EQAVET (2002) The Copenhagen Declaration, available at http://ec.europa.eu/education/pdf/doc125_en.pdf (accessed, 27 November 2013) European Commission (2013) Erasmus+ Programme Guide. Brussels: European Commission European Communities (2007) Key competences for Lifelong Learning. European Reference Framework. Luxembourg: Office for Official Publications of the European Communities Expert Group Report (2008) Diversified Funding Streams for University-based Research (Brussels, European Commission DG RTD) http://ec.europa.eu/invest-in-research/pdf/download_en/eg_external_research_funding_final_repor_with_cover.pdf Deem, R. (2010) Herding the academic cats. The challenges of ‘managing’ academic research in the contemporary UK university. Perspectives: Policy and Practice in Higher Education 14(2), pp37–43. Green, J. & Langley, D. (2009) Professionalising Research Management (Higher Education Funding Council for England) http://researchsupportarchive.leeds.ac.uk/images/uploads/docs/PRMReport.pdf Kirkland, J., 2009 Research management: A global profession?’ Perspectives: Policy and Practice in Higher Education, 13(2), pp33-36. Langley, D., 2012 Research Management and Administration: A Reflection of Where We Are and Where We Need to Go as a Profession. Perspectives: Policy and Practice in Higher Education, 16(3), pp.71-76.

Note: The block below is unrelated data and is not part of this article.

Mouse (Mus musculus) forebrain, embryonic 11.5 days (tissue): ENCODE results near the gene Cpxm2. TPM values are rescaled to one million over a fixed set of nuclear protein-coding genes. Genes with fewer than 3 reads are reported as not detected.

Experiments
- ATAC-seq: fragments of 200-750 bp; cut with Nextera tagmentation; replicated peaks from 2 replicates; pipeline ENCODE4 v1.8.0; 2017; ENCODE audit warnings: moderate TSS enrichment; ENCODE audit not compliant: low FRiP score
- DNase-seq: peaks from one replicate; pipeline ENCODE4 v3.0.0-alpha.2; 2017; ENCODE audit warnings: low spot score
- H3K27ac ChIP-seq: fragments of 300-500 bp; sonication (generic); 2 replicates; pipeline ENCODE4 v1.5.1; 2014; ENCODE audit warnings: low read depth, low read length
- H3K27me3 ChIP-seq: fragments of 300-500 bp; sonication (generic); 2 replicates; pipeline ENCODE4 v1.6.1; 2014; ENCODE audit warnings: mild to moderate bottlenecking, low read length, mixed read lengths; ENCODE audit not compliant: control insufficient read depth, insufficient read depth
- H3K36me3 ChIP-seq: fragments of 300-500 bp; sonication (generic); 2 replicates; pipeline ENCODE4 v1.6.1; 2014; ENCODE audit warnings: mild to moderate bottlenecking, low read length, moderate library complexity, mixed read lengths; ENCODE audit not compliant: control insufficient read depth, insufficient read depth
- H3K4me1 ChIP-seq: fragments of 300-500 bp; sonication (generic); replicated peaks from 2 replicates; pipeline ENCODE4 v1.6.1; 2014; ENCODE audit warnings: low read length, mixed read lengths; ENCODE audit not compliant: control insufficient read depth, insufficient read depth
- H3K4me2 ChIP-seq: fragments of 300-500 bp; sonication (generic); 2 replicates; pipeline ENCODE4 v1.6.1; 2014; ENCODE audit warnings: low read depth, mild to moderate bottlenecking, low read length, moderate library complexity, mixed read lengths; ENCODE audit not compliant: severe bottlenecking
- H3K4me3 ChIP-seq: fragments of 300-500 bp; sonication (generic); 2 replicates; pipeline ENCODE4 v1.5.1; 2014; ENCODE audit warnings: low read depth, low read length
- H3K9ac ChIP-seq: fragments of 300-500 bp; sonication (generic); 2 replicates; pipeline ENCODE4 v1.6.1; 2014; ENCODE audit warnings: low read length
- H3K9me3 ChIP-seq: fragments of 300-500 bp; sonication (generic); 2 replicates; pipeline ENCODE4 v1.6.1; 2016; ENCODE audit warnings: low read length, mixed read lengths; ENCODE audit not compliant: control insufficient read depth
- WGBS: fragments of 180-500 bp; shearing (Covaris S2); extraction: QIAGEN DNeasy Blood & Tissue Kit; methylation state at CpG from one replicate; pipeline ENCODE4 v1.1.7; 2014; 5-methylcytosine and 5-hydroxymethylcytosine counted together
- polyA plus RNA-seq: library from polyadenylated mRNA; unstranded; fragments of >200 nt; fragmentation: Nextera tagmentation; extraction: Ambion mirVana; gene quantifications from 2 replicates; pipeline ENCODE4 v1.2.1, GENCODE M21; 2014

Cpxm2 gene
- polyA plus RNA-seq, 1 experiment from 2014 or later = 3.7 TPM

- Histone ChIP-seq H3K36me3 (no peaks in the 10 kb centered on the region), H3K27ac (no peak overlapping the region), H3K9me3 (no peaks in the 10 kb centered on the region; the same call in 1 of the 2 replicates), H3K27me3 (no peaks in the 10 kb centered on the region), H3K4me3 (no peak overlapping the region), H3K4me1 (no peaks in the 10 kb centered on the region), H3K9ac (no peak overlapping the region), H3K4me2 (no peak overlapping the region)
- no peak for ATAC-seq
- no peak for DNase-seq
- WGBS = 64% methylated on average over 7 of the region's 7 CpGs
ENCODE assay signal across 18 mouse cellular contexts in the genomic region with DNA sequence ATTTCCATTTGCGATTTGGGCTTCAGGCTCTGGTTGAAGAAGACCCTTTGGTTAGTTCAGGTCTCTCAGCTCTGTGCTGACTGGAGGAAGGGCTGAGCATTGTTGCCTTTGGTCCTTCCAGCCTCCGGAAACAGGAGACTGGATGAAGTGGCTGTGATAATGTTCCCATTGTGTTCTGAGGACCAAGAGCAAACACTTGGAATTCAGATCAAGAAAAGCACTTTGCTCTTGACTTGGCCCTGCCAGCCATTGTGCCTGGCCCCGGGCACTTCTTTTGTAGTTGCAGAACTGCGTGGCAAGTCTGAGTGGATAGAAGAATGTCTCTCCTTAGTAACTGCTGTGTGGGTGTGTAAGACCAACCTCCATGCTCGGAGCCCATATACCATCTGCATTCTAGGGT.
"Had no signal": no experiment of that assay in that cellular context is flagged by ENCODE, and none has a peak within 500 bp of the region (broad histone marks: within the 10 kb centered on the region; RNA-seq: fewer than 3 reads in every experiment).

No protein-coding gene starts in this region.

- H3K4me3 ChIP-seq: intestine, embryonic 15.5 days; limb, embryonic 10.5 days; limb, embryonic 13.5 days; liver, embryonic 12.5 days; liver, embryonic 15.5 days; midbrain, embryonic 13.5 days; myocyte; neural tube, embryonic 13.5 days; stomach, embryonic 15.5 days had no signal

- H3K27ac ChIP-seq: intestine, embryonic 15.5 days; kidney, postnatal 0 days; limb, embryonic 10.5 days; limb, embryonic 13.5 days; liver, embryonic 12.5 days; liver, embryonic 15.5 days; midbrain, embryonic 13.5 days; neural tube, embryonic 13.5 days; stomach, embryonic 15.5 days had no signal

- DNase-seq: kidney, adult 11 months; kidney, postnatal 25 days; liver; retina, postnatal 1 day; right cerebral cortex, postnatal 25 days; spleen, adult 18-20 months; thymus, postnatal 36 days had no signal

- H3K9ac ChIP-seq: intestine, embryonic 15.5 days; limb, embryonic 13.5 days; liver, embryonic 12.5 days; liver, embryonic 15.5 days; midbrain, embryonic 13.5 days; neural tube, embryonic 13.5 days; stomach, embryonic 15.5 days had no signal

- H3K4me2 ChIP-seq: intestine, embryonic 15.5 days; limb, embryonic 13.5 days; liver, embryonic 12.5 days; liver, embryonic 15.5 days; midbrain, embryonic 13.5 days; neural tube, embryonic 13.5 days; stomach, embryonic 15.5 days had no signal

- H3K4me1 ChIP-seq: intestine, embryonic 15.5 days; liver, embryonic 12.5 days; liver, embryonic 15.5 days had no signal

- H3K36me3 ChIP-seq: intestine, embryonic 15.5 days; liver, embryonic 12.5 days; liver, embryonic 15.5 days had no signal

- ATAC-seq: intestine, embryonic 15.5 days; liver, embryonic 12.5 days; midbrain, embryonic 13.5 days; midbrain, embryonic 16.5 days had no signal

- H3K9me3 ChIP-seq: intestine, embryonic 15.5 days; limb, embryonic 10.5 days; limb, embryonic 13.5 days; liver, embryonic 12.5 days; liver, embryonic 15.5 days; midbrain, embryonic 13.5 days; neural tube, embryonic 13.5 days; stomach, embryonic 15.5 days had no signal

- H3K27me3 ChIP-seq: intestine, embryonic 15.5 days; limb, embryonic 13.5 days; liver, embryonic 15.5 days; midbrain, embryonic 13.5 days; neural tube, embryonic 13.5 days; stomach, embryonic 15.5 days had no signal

00. Central Events (Keynotes, EERA-Panel, EERJ Round Table, Invited Sessions)
Network 1. Continuing Professional Development: Learning for Individuals, Leaders, and Organisations
Network 2. Vocational Education and Training (VETNET)
Network 3. Curriculum Innovation
Network 4. Inclusive Education
Network 5. Children and Youth at Risk and Urban Education
Network 6. Open Learning: Media, Environments and Cultures
Network 7. Social Justice and Intercultural Education
Network 8. Research on Health Education
Network 9. Assessment, Evaluation, Testing and Measurement
Network 10. Teacher Education Research
Network 11. Educational Effectiveness and Quality Assurance
Network 12. LISnet - Library and Information Science Network
Network 13. Philosophy of Education
Network 14. Communities, Families and Schooling in Educational Research
Network 15. Research Partnerships in Education
Network 16. ICT in Education and Training
Network 17. Histories of Education
Network 18. Research in Sport Pedagogy
Network 19. Ethnography
Network 20. Research in Innovative Intercultural Learning Environments
Network 22. Research in Higher Education
Network 23. Policy Studies and Politics of Education
Network 24. Mathematics Education Research
Network 25. Research on Children's Rights in Education
Network 26. Educational Leadership
Network 27. Didactics – Learning and Teaching